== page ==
Friday, April 21, 2006

Bin Day, (Done That, Got the T-Shirt).

Reduce, Reuse and Recycle - This is the underlying message of sustainable living.

Reduce your consumption of energy, water, materials, packaging etc, in an attempt to produce less waste.

Reuse items as much as possible rather than throwing them straight into the rubbish bin.

Recycle packaging materials, bottles, cans, newspaper card etc.

In our humble 2 person household we try to do this as much as possible. All vegetable and kitchen scraps, teabags etc are put into a small bin and then go into the compost heap.

Bottles and cans are taken to the local bottle bank, and paper and card etc is put out into the council provided recycling box once a week.

As a consequence of this, we only create about one half of a black bin-liner of household waste per week, and the majority of this is plastic food packaging, which is either difficult to recycle, or the council do not provide the means to recycle it.

The irony of this situation is that there is a high percentage of non-biodegradable, oil-rich plastics in every bag of rubbish - including the bag itself, and this is the very stuff that is being dumped into landfill.

If we go back 50 years to before the age of plastic packaging, foodstuffs would be sold in paper and card wrappings, with meat and cheese etc sold in greaseproof wraps. Groceries would be sold in brown paper bags and larger items in cardboard boxes. Almost 100% of the packaging materials could be re-cycled, were bio-degradable but because of the high percentage of open coal fires in the UK, most waste was burnt on the fire, so that the only waste product was ashes from the grate.

Whilst I am in no way recommending a return to the DIY incineration of packaging materials - especially because of the high plastic content, perhaps the supermarkets should re-examine their packaging policies, and offer foodstuffs in bio-degradable natural packaging materials. If they are not prepared to do this, then perhaps we should vote with our feet.

It is said that approximately one third of the cost of our supermarket foods consists of the non-edible packaging materials.

Part of the problem with re-cycling is that it only works if there is a market for the material that you are recycling.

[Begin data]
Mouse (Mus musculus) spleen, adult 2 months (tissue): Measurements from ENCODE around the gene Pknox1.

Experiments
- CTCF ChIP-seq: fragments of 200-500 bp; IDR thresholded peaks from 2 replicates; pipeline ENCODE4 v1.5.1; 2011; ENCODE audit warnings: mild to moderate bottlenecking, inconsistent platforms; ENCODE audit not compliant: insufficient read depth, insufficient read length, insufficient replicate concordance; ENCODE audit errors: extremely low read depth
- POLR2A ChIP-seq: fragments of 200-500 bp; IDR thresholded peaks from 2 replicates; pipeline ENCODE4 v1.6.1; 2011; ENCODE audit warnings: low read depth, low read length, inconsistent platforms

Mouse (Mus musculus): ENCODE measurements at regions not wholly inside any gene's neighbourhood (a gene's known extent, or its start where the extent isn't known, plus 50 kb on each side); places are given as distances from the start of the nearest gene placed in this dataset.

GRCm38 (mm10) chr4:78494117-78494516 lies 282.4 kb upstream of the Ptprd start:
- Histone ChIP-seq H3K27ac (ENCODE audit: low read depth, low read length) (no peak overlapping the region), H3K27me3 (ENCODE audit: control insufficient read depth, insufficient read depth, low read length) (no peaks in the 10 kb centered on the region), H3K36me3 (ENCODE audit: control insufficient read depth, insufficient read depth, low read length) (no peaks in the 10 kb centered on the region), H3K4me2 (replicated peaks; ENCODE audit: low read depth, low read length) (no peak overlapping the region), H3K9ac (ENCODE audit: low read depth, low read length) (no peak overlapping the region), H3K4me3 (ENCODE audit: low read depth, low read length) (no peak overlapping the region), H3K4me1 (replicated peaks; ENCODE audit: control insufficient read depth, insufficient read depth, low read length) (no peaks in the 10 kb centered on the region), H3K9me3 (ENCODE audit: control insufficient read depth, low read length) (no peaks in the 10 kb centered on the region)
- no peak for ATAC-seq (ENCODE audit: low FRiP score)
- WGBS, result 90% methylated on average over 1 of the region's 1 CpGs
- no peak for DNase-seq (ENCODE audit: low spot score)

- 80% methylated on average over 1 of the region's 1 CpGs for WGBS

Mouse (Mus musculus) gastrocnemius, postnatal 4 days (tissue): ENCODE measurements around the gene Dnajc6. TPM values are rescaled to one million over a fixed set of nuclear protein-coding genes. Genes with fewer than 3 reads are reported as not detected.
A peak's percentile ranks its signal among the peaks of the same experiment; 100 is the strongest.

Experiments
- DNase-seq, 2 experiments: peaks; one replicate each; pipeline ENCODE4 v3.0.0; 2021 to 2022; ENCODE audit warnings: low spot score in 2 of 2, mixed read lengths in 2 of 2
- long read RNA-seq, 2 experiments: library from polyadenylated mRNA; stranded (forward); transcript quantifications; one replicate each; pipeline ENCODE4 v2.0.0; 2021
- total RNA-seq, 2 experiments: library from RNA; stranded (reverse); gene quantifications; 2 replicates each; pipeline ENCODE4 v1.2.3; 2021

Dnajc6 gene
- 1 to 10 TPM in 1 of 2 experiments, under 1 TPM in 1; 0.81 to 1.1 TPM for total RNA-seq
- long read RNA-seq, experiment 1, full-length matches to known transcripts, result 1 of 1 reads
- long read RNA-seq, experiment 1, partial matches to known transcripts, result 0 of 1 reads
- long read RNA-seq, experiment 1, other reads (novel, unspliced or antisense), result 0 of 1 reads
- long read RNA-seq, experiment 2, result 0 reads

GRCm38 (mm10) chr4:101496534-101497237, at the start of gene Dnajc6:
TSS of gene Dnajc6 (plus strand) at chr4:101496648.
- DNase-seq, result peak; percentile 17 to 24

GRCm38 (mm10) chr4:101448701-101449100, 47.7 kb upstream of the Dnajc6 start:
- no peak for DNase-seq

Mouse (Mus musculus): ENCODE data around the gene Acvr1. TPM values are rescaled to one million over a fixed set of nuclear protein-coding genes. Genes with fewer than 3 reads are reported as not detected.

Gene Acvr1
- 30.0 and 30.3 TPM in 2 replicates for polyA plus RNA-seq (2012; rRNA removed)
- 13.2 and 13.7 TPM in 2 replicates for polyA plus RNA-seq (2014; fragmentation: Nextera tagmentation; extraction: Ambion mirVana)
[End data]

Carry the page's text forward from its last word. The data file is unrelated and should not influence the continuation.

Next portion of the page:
One notorious example was when the directors of a council-contracted waste disposal firm working in Kent and Essex, decided that the most cost effective way of recycling some of the South East's mountain of waste was to ship it, several container loads at a time, to bogus addresses in the Far East - adopting an out of sight, out of mind strategy.

I do rather hope that criminal proceedings are brought upon the directors of that organisation, but I fear that because our local councils are sub-contracting out waste disposal to the cheapest operators, this practice is common place.

As oil prices rise, then the cost of plastic packaging is also going to rise. If oil becomes scarce in the next 50 years, then alternatives will need to be found for packaging materials, and it may become viable to recycle and reuse waste plastic. We may even end up excavating 50 year old landfill sites, in an attempt to extract the plastic-rich material. The irony of this, is that many of these landfill sites will have some of John Prescott's 100,000 new home built on them - but judging by the poor standards of this latest wave of house building, very few are likely to be standing in 2050!

So what can we do now to reduce packaging waste going to landfill?
Avoid buying foodstuffs in plastic wrappers?
Buy food in bulk from a cash & carry, so the percentage of food to wrapping is much higher.
Buy foods from traditional shops - greengrocers, butchers and bakers. These shops are more likely to be sympathetic to your viewpoints on plastic packaging.
Have vegetables delivered in a cardboard veg-box, to avoid half a dozen plastic bags.
Reuse your plastic carrier bags several times for carrying shopping home.

With sufficient numbers of people taking a pro-active stand on plastic packaging, the supermarkets could be forced to rethink their strategies.

However I suspect that however well intended our recycling efforts are, we will never stop the tide of household items that end up in landfill - TVs, computers, printers, ink jet cartridges, VCRs, child car-seats, the mountain of modern day waste is growing daily.

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